Jesse Jackson Sr., the keynote speaker, was one of those.  But there was also Rep. John Conyers (D-MI-14), whom Jackson described as “perhaps the only man who was ever endorsed by Martin Luther King.”  There was Rep. John Dingell (D-MI-15).  There were many others, including the strong gubernatorial candidate Virg Bernero (currently Lansing’s mayor). 

But famous people frequently collect together–many famous politicians have given stilted practiced speeches before Muslims, hoping to say what pleases their audience and earns their political support, but rarely does the politician seem to be present in deference to his or her own inner principles–and this is perhaps the characteristic of Sunday afternoon’s banquet that was uncommon.  Famous people with shared bonds of suffering coalescing in defense of a group they perhaps had not previously thought of as being within their shared interests.

The feeling wasn’t just from their presence in the same room; rather the feeling was in the mutual love between those famous people, and their expression of that love in the context of the protection of Muslims against injustice from government interference.  Jackson and Conyers both spoke of the famous people they had met and worked with through the years, including King, and Rosa Parks (who worked for Conyers for many years), and their describing the debts of gratitude they owed one to another–for example Jackson’s mentioning of MLK’s endorsement of Conyers, and Conyers mentioning publicly his gratitude to John Dingell for supporting him in his early days in the US House of Representatives.

What was different this year was that CAIR did not just bring politicians to speak for their own interests, rather CAIR Michigan bought into a movement, a movement that has been intrinsically and vitally important to the American landscape for the better part of a century, carrying with them the ghosts and spirits of men who gave their lives in that journey.

Nihad Awad offered his goal, a vision of a seemingly impossible world, post-911, in which Muslims face no discrimination–he argued that CAIR is working toward that goal from where we are now.

Jesse Jackson is a famous man, and in consideration of his famous personal failings it is sometimes surprising to see him still on the national stage–but in seeing him speak you understand the source of his sway across the American public–his voice carries so strongly and he has a magic in his delivery that is present in person but that is not felt through the television.  He speaks with vivid images and polished phrases and a very powerful and loud delivery, almost more like a musician or conductor than a politician, but he speaks logically and intelligently also, intimately conversant with the big picture of American politics, even if sometimes the details he cites are not precisely accurate (accidentally he cited the total number of coalition KIA in Iraq and Afghanistan together as Americans KIA in Iraq).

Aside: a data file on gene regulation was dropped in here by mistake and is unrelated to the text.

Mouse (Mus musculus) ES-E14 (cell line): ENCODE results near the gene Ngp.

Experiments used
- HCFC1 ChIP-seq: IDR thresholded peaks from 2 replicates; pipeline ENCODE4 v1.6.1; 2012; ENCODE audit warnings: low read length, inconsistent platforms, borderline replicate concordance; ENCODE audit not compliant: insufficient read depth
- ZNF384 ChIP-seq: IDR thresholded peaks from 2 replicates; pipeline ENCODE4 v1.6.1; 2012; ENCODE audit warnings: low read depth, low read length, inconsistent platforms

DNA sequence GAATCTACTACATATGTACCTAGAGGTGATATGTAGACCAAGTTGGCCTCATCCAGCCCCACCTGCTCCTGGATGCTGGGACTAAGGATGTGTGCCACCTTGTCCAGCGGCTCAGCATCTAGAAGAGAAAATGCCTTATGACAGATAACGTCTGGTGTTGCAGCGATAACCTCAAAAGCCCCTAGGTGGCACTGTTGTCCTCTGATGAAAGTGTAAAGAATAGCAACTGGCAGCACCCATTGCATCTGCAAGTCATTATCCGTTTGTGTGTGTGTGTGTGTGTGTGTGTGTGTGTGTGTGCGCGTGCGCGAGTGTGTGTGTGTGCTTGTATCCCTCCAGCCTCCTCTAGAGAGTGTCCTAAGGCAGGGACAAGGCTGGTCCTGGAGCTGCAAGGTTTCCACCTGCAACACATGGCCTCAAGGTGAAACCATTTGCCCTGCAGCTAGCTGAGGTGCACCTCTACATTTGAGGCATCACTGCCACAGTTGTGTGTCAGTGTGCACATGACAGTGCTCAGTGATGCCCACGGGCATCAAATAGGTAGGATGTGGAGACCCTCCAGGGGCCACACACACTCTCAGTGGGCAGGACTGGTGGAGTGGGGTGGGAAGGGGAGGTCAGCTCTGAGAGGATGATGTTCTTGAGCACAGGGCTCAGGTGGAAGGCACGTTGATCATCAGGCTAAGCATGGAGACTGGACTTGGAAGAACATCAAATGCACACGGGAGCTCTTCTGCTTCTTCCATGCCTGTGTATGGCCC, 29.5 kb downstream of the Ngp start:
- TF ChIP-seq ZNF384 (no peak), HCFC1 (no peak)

But on the broad points he has very sharp insight. For example he stated that what is vital in the civil rights movement is to “change the frame.  Once you change the frame, you can change the furniture around whenever you want.”

Thus, he argued that after the recent health care legislation, eventually there must be a public option, although the public option was compromised away in the course of the bill being passed.

The theme of his speech was an argument to get Muslims to buy into a broader political agenda.

He argued that Muslims have to engage in issues beyond Muslim issues, offering the analogy that if one is in a burning house, he must try to put out the fire for the entire house–if the house is saved his room will be saved but it is impossible to save his room without saving the house.

He cited as examples labor union issues and health care issues.

Perhaps the most inspiring thing he said was that “we are not the left, we are the moral center,” thus dismissing the arguments from reactionaries who term his agenda a leftist agenda.  And this connected to another powerful theme from his speech, that “we are winning” in this struggle by the grace of God, and it is because God supports us because we are right.  He cited the achievements of abolition and civil rights, labor, and, at length, health care.

He said not to worry about government informants, arguing the view that the solution is to be completely above board and transparent and above reproach.  He said that several informants were intimately connected with the civil rights movement, saying that “our controller who signed all of our checks was a government informant.”